Editorial - Aging with Grace: Mercy and Bioethics
Issue 28, August 2009
At different points in ministry, since those halcyon days of seminary life at Holy Cross College, I have been reminded of an adage from the Rector, Monsignor Tom Liddy, who often said that, "One does not grow old. Rather one becomes old by not growing!" While every age and culture presents unique and fresh challenges for giving flesh to the gospel every life and all ministry contains a recurring theme of the need for growth in Christ.
To a greater or lesser degree, faith communities have an innate ability to remind all who come into contact with them of the need for continued growth. Invariably this reminder, be it for the individual or for the community, comes through nurture and presence and encouragement. It also comes through gentleness, respect, laughter and gratitude.
Since its opening on 1 May 1999, the offices of The Nathaniel Centre have been located on the ground floor of Saint Mary's Convent in Guilford Terrace Wellington. As well as housing the offices for the leadership team of Sisters of Mercy, Nga Whaea Atawhai o Aotearoa, Saint Mary's Convent also housed two communities of Mercy Sisters. While membership of these communities has changed over the years its members in recent years have been: Sisters Mary Winifride, Mary Agnes, Margaret Jennings, Marcellin Wilson, Phillippa Dowling, Monica Quigg, Veronica McManus, Marie Gore, Eileen Brosnahan and Mary de Porres. In large part the welcome and nurture we have received for our ministry in bioethics has come from these two communities. These ten Sisters of Mercy embody Catherine McAuley's charism of mercy in unique and profound ways and provided a daily reminder of the gospel challenge to live by faith.
Like Catherine before them, these Sisters have constantly displayed a wonderful ability to both discover connections as well as giving flesh to the living out of these connections. For example, through their own ministries they have been able to encourage us to also discover the connection and possibilities between the old and the new, between the poor and the rich, between the educated and the unlearned, and between the so-called influential and the ordinary. And, like Catherine, they have also challenged us by their ability and vision to continually place opposites together. Each day and in myriad ways they provided inspiration for our theory to be grounded in Christ, and they gave strength to our inner worlds so that we might continue to address the ethical and spiritual challenges at the interface between culture and technological possibility. Their example of daily prayer and worship in their chapel reminded us of our need to combine faith with reason, the scholarly with the prayerful, and a spirit of enquiry with a need for acceptance. They also reminded us of the gospel call to temper principle with compassion, particularly if God's mercy might have a new and fresh face for all people.
In many respects these Sisters of Mercy illustrated the wisdom and beauty of Dr David Snowdon's groundbreaking study of the School Sisters of Notre Dame in the United States of America. Published in 2001 as, "Aging with Grace", this fifteen-year long epidemiological study of some 670 religious sisters participants explores the link between aging and Alzheimer's disease. (A similar twelve-year long study has been undertaken by Professor David Bennett with the Sisters of Saint Joseph in La Grange, Chicago.) What the study clearly shows is the powerful way faith and reason can be combined to give life and love at all stages of the life-cycle no matter what the external or physical circumstances may be. These prophetic religious women encapsulate the call of the Second Vatican Council and Donum Vitae "to recapture the ultimate meaning of life and its fundamental values." [n.2]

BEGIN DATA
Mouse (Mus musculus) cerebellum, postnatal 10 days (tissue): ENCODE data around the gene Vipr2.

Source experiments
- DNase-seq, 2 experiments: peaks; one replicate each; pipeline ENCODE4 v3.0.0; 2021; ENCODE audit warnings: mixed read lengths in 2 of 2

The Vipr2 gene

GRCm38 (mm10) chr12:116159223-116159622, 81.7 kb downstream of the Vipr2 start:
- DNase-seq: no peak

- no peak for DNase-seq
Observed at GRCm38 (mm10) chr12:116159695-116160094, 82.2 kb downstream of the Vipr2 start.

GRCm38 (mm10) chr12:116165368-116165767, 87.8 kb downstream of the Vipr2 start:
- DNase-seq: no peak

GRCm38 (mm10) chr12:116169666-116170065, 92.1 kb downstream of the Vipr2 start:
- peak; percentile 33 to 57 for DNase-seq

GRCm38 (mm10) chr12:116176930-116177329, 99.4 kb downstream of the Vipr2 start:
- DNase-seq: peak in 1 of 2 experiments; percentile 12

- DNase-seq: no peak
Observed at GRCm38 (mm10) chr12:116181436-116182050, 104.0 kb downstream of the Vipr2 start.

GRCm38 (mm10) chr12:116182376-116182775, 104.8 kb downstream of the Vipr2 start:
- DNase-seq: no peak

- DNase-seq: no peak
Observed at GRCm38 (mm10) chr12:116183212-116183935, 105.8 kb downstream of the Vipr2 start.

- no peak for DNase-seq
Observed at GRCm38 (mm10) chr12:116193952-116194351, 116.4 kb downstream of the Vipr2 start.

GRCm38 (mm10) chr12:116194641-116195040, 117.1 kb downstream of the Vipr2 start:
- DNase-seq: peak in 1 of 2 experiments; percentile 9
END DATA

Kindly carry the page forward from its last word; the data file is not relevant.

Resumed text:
Like the School Sisters of Notre Dame the Sisters of Mercy believe in the power of knowledge and ideas and like them a large part of their ministry has been in teaching and healthcare. While the particular shape of their ministry has changed over the years their fundamental engagement and connection with society has not. Rather over time their ministries have become even more generative and ever deeper wellsprings of grace. For the Sisters of Mercy old age and the senior years are still a time of possibility and growth, a time of promise and faith-filled grace and potential. One only need look at Sister Mary Winifride, well into her nineties, still teaching music and singing, or to watch Sister Marcellin Wilson transform a tired and rather plain courtyard into a vibrant garden to awaken to possibility once again. In her spare time Winifride can be seen praying the rosary or knitting garments for sale for the missions, while Marcellin is busy working with Habitat for Humanity to provide low-cost housing for the poor, or she is supporting the wonderful work of Susan Baragwanath's "He Huarahi Tamariki", ("A Chance for Children"), the School for teenage parents in Porrirua. Retirement is very much a high quality and very rich lifestyle for these Sisters! Their constancy and their faith remind us that while the issues in bioethics may indeed change into new ones, or simply return under a different guise, the principles of reason informed by faith and tempered by the need for justice and mercy always remains.
And so as we take up residence in temporary offices in Lower Hutt to allow for major refurbishment of Saint Mary's Convent we simply wish to honour the Sisters of Mercy and our ten companions for their wisdom and grace born from their journey of faith. We are deeply grateful for the providence of God over the last ten years and equally grateful that the beginnings of the Nathaniel Centre have been so blessed by being part of the Mercy nest! For the sharing of their home and their hearts we pray a very sincere thank you.
Rev Michael McCabe
The Nathaniel Centre